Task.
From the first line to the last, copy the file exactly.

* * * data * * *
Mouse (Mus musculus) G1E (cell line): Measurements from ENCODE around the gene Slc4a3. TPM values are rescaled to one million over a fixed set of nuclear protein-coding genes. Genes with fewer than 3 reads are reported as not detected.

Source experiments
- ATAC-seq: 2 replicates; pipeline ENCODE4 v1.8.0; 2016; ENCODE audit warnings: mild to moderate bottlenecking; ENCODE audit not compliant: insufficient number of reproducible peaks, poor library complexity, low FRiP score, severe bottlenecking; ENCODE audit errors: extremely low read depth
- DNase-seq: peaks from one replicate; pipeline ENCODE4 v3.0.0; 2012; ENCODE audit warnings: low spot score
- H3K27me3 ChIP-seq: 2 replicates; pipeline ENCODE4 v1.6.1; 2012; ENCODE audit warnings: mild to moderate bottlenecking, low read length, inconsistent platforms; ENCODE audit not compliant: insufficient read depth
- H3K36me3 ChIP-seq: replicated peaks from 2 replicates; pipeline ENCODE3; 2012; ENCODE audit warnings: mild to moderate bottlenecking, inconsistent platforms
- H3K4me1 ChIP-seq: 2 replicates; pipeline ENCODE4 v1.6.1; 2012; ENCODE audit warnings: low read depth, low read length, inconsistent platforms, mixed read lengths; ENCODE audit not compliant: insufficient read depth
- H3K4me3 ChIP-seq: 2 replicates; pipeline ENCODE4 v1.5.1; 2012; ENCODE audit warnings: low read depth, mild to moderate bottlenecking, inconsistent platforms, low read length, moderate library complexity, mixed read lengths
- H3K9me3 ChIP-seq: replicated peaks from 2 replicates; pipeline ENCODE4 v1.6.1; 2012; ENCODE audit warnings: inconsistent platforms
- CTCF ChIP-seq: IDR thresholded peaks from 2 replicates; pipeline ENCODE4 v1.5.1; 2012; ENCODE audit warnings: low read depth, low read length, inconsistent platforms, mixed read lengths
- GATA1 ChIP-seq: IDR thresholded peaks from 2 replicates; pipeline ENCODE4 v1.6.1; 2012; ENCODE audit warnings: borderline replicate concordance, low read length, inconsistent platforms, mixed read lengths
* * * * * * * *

Mouse (Mus musculus) G1E (cell line): Measurements from ENCODE around the gene Slc4a3. TPM values are rescaled to one million over a fixed set of nuclear protein-coding genes. Genes with fewer than 3 reads are reported as not detected.

Source experiments
- ATAC-seq: 2 replicates; pipeline ENCODE4 v1.8.0; 2016; ENCODE audit warnings: mild to moderate bottlenecking; ENCODE audit not compliant: insufficient number of reproducible peaks, poor library complexity, low FRiP score, severe bottlenecking; ENCODE audit errors: extremely low read depth
- DNase-seq: peaks from one replicate; pipeline ENCODE4 v3.0.0; 2012; ENCODE audit warnings: low spot score
- H3K27me3 ChIP-seq: 2 replicates; pipeline ENCODE4 v1.6.1; 2012; ENCODE audit warnings: mild to moderate bottlenecking, low read length, inconsistent platforms; ENCODE audit not compliant: insufficient read depth
- H3K36me3 ChIP-seq: replicated peaks from 2 replicates; pipeline ENCODE3; 2012; ENCODE audit warnings: mild to moderate bottlenecking, inconsistent platforms
- H3K4me1 ChIP-seq: 2 replicates; pipeline ENCODE4 v1.6.1; 2012; ENCODE audit warnings: low read depth, low read length, inconsistent platforms, mixed read lengths; ENCODE audit not compliant: insufficient read depth
- H3K4me3 ChIP-seq: 2 replicates; pipeline ENCODE4 v1.5.1; 2012; ENCODE audit warnings: low read depth, mild to moderate bottlenecking, inconsistent platforms, low read length, moderate library complexity, mixed read lengths
- H3K9me3 ChIP-seq: replicated peaks from 2 replicates; pipeline ENCODE4 v1.6.1; 2012; ENCODE audit warnings: inconsistent platforms
- CTCF ChIP-seq: IDR thresholded peaks from 2 replicates; pipeline ENCODE4 v1.5.1; 2012; ENCODE audit warnings: low read depth, low read length, inconsistent platforms, mixed read lengths
- GATA1 ChIP-seq: IDR thresholded peaks from 2 replicates; pipeline ENCODE4 v1.6.1; 2012; ENCODE audit warnings: borderline replicate concordance, low read length, inconsistent platforms, mixed read lengths